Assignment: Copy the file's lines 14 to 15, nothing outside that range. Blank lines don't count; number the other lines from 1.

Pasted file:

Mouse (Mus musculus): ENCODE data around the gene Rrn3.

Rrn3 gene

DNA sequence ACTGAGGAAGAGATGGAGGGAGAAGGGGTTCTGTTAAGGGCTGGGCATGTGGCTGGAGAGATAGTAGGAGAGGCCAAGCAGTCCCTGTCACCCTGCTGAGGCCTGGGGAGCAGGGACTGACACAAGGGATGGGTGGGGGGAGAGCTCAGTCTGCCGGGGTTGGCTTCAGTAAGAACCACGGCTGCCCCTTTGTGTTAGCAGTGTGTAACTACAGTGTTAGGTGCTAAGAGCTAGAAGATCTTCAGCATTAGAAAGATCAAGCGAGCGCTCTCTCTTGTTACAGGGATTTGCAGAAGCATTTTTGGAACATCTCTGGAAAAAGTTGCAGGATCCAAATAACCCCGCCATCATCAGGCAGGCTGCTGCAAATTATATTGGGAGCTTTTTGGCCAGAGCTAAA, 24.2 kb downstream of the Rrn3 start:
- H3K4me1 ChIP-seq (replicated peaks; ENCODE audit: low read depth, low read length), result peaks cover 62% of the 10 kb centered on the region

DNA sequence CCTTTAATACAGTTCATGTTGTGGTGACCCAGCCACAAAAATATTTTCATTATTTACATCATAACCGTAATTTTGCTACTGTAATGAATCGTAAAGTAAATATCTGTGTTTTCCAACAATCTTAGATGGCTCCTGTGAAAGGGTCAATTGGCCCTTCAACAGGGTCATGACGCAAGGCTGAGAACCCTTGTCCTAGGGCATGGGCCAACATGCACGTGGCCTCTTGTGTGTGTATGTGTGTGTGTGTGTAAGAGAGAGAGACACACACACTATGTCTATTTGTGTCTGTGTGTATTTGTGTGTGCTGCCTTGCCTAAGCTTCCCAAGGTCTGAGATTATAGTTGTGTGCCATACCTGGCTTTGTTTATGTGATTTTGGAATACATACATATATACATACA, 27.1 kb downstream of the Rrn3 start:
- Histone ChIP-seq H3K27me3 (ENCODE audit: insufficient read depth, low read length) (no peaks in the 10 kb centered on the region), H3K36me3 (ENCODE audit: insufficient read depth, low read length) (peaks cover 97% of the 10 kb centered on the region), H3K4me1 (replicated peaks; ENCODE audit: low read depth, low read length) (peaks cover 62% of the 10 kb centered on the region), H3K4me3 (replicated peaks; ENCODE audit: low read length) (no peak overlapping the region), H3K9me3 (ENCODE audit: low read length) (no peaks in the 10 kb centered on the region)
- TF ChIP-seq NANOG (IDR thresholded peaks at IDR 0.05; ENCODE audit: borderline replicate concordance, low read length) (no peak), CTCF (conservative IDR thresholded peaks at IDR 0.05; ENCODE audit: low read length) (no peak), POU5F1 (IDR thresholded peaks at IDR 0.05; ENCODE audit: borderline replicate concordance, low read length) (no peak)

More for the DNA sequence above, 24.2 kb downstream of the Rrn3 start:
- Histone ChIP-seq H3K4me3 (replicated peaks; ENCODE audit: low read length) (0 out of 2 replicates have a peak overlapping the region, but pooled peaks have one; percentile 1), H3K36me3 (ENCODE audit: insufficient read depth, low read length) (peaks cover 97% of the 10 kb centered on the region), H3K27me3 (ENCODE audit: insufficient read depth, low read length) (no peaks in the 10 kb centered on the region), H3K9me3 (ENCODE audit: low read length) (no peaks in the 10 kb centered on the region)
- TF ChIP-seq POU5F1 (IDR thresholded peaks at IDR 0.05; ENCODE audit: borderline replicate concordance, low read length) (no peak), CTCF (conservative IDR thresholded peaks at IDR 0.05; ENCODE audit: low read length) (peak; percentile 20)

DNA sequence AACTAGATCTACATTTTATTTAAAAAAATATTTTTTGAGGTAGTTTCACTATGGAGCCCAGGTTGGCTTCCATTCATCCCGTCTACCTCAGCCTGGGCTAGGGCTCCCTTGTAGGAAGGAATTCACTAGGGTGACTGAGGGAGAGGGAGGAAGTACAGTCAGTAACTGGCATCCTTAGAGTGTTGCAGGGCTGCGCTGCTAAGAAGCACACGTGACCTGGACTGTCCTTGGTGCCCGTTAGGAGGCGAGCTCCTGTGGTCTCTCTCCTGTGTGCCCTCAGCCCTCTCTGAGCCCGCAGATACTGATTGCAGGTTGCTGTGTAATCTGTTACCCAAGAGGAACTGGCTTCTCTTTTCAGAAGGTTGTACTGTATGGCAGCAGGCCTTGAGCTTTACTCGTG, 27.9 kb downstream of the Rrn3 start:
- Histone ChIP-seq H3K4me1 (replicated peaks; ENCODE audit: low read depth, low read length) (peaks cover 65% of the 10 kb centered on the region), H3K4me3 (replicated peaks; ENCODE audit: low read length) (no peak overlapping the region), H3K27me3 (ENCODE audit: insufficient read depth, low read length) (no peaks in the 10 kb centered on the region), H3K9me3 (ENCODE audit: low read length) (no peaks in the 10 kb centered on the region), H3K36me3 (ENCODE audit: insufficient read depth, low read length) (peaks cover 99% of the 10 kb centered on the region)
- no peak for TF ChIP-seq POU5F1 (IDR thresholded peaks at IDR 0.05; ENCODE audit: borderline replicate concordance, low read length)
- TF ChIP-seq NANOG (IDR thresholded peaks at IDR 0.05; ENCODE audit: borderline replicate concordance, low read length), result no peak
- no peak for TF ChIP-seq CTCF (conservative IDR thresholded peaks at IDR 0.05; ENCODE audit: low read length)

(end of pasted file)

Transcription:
- TF ChIP-seq NANOG (IDR thresholded peaks at IDR 0.05; ENCODE audit: borderline replicate concordance, low read length), result no peak
- no peak for TF ChIP-seq CTCF (conservative IDR thresholded peaks at IDR 0.05; ENCODE audit: low read length)